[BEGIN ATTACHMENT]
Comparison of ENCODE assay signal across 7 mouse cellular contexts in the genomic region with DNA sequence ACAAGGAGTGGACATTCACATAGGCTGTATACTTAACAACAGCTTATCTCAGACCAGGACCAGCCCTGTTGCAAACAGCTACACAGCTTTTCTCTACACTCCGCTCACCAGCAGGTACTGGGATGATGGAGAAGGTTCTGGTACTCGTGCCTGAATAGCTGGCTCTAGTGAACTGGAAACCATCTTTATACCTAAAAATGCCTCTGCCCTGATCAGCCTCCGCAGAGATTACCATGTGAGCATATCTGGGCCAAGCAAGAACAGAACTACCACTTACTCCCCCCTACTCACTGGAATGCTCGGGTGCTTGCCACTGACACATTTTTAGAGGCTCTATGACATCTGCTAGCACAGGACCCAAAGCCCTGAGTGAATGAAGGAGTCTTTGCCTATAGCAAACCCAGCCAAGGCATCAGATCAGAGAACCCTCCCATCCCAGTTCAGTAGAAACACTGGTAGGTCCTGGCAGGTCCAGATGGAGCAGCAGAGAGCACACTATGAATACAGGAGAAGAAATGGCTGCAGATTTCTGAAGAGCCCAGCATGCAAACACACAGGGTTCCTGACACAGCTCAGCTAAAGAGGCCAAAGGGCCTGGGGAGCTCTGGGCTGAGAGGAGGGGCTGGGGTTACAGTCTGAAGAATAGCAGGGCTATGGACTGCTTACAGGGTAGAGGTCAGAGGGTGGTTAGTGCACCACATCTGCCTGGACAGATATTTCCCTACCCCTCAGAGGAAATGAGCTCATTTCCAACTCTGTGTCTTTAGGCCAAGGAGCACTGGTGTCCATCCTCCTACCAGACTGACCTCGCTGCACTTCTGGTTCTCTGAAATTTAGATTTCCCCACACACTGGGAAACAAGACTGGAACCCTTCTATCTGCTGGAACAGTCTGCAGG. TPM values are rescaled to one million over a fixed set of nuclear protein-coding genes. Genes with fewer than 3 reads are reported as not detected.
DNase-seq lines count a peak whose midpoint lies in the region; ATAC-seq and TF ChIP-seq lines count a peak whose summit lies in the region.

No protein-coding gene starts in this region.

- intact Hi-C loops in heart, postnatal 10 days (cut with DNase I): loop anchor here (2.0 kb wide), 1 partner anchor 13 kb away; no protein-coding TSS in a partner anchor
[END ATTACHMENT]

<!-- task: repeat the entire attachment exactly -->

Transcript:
Comparison of ENCODE assay signal across 7 mouse cellular contexts in the genomic region with DNA sequence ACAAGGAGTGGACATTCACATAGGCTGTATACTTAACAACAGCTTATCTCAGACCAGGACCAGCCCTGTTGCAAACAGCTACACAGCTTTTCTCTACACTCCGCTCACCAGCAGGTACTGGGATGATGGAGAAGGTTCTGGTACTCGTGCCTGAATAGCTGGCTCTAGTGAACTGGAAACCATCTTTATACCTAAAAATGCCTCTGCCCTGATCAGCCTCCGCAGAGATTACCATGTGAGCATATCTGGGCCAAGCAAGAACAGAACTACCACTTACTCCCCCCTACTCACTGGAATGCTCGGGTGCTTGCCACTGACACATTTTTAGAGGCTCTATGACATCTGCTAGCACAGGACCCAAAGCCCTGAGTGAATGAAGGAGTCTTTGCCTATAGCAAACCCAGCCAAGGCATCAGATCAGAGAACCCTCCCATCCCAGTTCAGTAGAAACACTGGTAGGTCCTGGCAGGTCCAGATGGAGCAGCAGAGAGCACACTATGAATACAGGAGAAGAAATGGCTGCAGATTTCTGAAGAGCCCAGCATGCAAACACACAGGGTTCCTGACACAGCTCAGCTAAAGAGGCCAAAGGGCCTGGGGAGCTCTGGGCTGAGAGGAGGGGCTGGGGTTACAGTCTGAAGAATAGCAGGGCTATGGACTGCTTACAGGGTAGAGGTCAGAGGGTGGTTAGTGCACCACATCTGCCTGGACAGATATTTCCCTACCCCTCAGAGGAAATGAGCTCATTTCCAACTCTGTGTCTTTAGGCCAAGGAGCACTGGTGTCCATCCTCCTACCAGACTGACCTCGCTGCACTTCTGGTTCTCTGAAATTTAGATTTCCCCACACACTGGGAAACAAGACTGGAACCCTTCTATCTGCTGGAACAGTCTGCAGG. TPM values are rescaled to one million over a fixed set of nuclear protein-coding genes. Genes with fewer than 3 reads are reported as not detected.
DNase-seq lines count a peak whose midpoint lies in the region; ATAC-seq and TF ChIP-seq lines count a peak whose summit lies in the region.

No protein-coding gene starts in this region.

- intact Hi-C loops in heart, postnatal 10 days (cut with DNase I): loop anchor here (2.0 kb wide), 1 partner anchor 13 kb away; no protein-coding TSS in a partner anchor